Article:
The type of wood you choose should reflect your personal taste, lifestyle considerations, and your budget.
Choosing Your Wood Species and Grain Pattern
Along with the engineered vs. solid wood consideration, you’re also going to want to think about species and cut pattern when buying hardwood floors. This wouldn’t be much of a hardwood floor buying guide without talking about the clean beauty of oak, the shine of teak, and the luster of walnut, would it?
When it comes to wood species and cuts, you have endless options. While you can check out this guide to the best hardwood floors for info on specific wood species, here are some basics:
Domestic hardwoods like oak will often be less expensive than exotic hardwoods like mahogany.
Exotic hardwoods often rank higher on the Janka Hardness Scale, meaning they’re often more resistant to dings and dents.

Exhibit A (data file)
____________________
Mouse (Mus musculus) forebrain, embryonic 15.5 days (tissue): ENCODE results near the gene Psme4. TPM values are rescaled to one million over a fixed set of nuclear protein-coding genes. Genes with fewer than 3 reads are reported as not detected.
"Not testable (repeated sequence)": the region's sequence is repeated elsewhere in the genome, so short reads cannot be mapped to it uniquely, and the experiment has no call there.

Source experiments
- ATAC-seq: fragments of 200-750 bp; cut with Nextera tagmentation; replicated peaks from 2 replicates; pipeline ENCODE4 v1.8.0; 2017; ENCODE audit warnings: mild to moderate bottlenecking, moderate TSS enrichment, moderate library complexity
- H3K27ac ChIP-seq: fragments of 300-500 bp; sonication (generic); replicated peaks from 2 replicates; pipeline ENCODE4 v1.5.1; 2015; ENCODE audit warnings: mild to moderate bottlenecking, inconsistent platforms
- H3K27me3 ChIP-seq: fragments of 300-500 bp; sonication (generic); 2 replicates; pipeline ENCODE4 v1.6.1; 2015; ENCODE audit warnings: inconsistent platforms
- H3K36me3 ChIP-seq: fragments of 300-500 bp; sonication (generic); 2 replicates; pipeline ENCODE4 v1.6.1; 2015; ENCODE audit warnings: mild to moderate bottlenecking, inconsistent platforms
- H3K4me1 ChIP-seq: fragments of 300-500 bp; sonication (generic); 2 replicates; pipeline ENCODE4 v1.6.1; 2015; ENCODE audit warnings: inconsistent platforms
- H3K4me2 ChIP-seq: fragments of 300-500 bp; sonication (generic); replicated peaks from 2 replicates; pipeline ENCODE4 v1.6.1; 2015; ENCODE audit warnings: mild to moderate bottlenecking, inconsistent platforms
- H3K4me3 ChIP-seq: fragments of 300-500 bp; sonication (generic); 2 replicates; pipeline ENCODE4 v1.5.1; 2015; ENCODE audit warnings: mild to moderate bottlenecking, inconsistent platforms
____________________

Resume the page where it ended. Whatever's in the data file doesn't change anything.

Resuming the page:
Your cut pattern will also define much of how your floors look. Do you want flat-sawn floors? Quarter-sawn? Rift-sawn? Each one offers different visual perks!
It’s more common to be able to choose cut patterns when buying solid hardwood, but some of the best engineered wood flooring products come in different cut patterns as well.
How Will Your Hardwood Floors be Finished?
In addition to selecting the grain patterns and colors of various types of wood, buying hardwood floors means choosing a finish. Some hardwood floors will arrive at your home pre-finished, while others can be finished on site. Some wood floor finish options include:
Polyurethane (oil-based or water-based)
Moisture-cure Urethane (originally created for bowling alleys)
Penetrating oil sealer
Aluminum oxide (available on prefinished planks, and often included in most modern finishes)